As 2011 comes to a close, you have to ask yourself the question: How much music did I make this year? Whether you are primarily a musician trying to record your own material, or an engineer trying to produce other peoples’ music, the question is the same. How much did you actually record, edit, mix, and release in the past 12 months?

If the answer is disappointing (that you didn’t produce much after all), then you need to assess what went wrong this year. Were you just not writing much music? Were there not many clients? Or perhaps, you were distracted in your studio time doing other things like troubleshooting, re-organizing, or drooling over new gear. If it’s more of the latter, then I’d like to (If I may) offer some suggestions for the coming New Year.


TRR118 How Much Music Did You Make This Year?

Via Sean MacEntee Flickr

It’s All About The Music

No matter what anyone says, recording and mixing in the studio at any level is always about the music. If you truly care about the music you’re recording or you care about making a living off of producing the music you’re making for someone else, then you have to elevate the music above all else. This means not focusing on the wrong things like gear, or peoples’s weird opinions.

If you are spending too much time wondering what gear you need to take your music to the next level, or what technique will totally make your mixes 100% better than you are off track. Rather decide right here and now that you won’t devote nearly as much energy on studio related pursuits that don’t actually get you making more music. It’s just not worth it.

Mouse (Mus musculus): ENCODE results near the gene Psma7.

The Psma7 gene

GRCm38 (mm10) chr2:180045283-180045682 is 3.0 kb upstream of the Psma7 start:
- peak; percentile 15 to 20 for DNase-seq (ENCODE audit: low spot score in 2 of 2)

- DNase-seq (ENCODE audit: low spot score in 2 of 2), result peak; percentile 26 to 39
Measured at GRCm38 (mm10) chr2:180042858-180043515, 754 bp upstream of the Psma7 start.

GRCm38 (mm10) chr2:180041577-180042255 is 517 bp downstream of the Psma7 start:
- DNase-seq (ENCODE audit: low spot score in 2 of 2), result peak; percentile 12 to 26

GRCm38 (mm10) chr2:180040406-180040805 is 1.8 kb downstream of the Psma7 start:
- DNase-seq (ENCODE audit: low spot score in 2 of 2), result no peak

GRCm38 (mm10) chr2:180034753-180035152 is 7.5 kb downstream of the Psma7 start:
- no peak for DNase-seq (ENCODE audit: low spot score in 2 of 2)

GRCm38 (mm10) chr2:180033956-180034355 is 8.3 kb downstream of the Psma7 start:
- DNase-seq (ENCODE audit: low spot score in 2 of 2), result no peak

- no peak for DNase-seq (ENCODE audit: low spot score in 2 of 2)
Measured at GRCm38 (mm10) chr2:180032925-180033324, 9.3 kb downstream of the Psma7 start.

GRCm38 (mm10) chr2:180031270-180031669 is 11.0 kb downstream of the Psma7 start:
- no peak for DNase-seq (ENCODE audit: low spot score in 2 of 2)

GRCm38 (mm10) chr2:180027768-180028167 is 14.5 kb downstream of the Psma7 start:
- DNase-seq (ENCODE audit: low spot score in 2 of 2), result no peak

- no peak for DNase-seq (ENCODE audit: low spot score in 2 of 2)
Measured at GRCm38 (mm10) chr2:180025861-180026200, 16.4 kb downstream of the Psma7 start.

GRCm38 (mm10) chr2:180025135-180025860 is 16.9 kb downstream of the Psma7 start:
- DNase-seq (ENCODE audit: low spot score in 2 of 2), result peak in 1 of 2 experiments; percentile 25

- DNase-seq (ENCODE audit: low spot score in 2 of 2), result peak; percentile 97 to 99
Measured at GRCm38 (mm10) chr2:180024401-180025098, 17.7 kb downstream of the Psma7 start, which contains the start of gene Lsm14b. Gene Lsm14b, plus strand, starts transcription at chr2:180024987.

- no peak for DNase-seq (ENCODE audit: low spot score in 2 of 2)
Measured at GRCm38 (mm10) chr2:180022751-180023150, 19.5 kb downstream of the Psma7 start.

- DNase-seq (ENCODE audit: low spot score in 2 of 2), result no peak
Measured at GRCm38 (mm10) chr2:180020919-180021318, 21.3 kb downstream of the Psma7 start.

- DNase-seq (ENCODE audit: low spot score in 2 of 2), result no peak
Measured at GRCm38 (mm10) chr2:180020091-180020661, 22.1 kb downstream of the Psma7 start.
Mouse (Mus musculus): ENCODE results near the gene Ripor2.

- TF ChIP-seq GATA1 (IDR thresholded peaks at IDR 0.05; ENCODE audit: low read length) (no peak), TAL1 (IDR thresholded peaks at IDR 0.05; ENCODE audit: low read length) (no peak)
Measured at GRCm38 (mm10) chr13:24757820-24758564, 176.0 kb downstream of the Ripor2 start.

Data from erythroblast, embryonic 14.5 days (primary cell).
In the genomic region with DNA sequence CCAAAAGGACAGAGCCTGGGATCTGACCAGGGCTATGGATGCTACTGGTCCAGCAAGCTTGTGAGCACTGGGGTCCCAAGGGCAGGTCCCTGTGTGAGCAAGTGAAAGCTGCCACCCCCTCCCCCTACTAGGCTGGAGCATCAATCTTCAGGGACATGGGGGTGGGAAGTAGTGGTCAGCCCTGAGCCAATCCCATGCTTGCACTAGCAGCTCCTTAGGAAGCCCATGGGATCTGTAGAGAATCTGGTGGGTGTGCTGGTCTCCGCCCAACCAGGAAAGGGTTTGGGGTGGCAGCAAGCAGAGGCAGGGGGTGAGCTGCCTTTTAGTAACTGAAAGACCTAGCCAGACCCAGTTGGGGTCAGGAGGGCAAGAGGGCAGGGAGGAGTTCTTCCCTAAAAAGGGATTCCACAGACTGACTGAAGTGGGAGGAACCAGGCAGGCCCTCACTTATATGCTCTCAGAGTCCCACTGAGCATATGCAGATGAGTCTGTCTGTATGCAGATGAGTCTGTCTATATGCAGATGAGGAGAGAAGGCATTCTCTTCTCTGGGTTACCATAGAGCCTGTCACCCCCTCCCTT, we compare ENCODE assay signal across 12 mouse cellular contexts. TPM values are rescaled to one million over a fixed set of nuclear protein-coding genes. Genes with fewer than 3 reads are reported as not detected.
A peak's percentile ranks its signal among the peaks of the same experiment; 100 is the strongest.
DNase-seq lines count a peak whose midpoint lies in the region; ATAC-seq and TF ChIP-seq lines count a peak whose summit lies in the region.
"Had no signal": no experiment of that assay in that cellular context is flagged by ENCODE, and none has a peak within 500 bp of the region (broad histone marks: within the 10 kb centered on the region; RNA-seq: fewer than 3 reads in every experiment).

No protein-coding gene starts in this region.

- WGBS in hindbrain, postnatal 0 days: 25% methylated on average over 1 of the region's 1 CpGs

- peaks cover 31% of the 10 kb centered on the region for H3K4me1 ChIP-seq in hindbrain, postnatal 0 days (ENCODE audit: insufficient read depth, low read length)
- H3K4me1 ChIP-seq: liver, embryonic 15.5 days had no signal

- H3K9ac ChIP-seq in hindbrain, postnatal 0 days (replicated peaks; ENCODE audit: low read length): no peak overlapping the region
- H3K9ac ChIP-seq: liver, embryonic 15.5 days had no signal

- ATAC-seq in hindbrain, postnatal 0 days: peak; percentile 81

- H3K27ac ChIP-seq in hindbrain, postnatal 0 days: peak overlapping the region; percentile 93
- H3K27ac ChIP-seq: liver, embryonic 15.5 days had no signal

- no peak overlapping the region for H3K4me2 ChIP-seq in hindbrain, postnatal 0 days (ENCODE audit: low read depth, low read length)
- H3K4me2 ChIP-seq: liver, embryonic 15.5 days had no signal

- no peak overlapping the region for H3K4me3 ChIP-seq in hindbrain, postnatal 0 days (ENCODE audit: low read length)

You Need To Set Deadlines

One of the best truths you’ll ever learn in life is that limitations actually make us more productive. Fewer choices actually help us make better decisions and get more done. And this includes our time. If you impose deadlines on your music making it won’t suck the life and passion out of you. Rather it will ironically squeeze more creativity and productivity out of you and you’ll be happier for it.

Why not take the One Song One Month Challenge and produce 12 songs this year. Your album will be done by this time next year! Or go the EP route and follow my step by step plan to record and release a new EP 6 months from now. Whatever you do, just make a plan and stick to it. Seriously, by simply finishing a project (even one song) you’ll get better as engineer. Just finish something!

Invest In Your Skill

As fun as it is to believe that next piece of gear or DAW upgrade will make your mixes better, the truth remains that investing in your self and your craft is always a better option. This can be as simple as committing to read my blog (and others like it) every week for the whole year. Soak up as much knowledge and tips as you can. It could mean reading more books on recording and mixing, or getting more technical and studying the science of audio (if you like that kind of stuff). It could even mean attending a workshop or getting some formal audio training via a school or video course/tutorial.

But let’s get even simpler. By simply doing more recording and mixing next year you’ll be gaining valuable insight and knowledge. The more I record and mix, the more mistakes I make (and learn not to make again), and the more techniques and workflows I develop and comprehend. Just get out there and make music and you can’t help but get better at it.

Make This Year Count

Music is an incredible thing. Clearly you have a passion for it, or you wouldn’t be here today. Clearly you want to present your music in the most professional way possible. So why not commit to making this next year count in a huge way by making the absolute best music you can possibly make, no matter what it takes. No more believing the myths and the hype. Just getting down to the nitty gritty and making it happen. You can do it!